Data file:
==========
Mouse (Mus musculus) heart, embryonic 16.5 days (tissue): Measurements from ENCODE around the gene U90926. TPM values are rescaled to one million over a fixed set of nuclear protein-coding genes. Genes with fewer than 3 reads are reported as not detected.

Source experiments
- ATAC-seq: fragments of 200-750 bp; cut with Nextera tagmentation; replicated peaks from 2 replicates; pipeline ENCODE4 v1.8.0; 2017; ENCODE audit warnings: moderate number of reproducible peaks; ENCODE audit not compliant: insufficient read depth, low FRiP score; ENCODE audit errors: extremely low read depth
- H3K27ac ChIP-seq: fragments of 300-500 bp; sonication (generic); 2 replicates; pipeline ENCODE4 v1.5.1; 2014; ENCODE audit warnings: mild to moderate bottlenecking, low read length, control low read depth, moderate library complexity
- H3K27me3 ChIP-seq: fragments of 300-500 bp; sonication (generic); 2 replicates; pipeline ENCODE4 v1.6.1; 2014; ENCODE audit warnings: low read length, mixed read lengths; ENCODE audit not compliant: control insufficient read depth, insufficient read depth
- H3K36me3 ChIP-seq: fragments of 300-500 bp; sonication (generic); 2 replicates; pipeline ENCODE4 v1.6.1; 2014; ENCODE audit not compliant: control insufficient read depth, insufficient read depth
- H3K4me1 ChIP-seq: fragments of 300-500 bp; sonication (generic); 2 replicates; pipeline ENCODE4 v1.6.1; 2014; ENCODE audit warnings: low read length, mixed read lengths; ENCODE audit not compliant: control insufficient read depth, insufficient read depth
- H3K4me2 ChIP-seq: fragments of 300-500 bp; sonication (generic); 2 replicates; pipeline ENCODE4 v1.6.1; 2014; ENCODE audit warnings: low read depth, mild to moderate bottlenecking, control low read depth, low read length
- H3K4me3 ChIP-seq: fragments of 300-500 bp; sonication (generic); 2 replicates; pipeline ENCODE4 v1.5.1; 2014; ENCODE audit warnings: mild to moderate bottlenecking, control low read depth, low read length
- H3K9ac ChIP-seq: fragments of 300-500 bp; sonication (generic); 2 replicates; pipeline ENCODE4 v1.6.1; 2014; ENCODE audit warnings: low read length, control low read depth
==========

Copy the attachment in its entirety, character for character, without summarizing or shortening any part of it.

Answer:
Mouse (Mus musculus) heart, embryonic 16.5 days (tissue): Measurements from ENCODE around the gene U90926. TPM values are rescaled to one million over a fixed set of nuclear protein-coding genes. Genes with fewer than 3 reads are reported as not detected.

Source experiments
- ATAC-seq: fragments of 200-750 bp; cut with Nextera tagmentation; replicated peaks from 2 replicates; pipeline ENCODE4 v1.8.0; 2017; ENCODE audit warnings: moderate number of reproducible peaks; ENCODE audit not compliant: insufficient read depth, low FRiP score; ENCODE audit errors: extremely low read depth
- H3K27ac ChIP-seq: fragments of 300-500 bp; sonication (generic); 2 replicates; pipeline ENCODE4 v1.5.1; 2014; ENCODE audit warnings: mild to moderate bottlenecking, low read length, control low read depth, moderate library complexity
- H3K27me3 ChIP-seq: fragments of 300-500 bp; sonication (generic); 2 replicates; pipeline ENCODE4 v1.6.1; 2014; ENCODE audit warnings: low read length, mixed read lengths; ENCODE audit not compliant: control insufficient read depth, insufficient read depth
- H3K36me3 ChIP-seq: fragments of 300-500 bp; sonication (generic); 2 replicates; pipeline ENCODE4 v1.6.1; 2014; ENCODE audit not compliant: control insufficient read depth, insufficient read depth
- H3K4me1 ChIP-seq: fragments of 300-500 bp; sonication (generic); 2 replicates; pipeline ENCODE4 v1.6.1; 2014; ENCODE audit warnings: low read length, mixed read lengths; ENCODE audit not compliant: control insufficient read depth, insufficient read depth
- H3K4me2 ChIP-seq: fragments of 300-500 bp; sonication (generic); 2 replicates; pipeline ENCODE4 v1.6.1; 2014; ENCODE audit warnings: low read depth, mild to moderate bottlenecking, control low read depth, low read length
- H3K4me3 ChIP-seq: fragments of 300-500 bp; sonication (generic); 2 replicates; pipeline ENCODE4 v1.5.1; 2014; ENCODE audit warnings: mild to moderate bottlenecking, control low read depth, low read length
- H3K9ac ChIP-seq: fragments of 300-500 bp; sonication (generic); 2 replicates; pipeline ENCODE4 v1.6.1; 2014; ENCODE audit warnings: low read length, control low read depth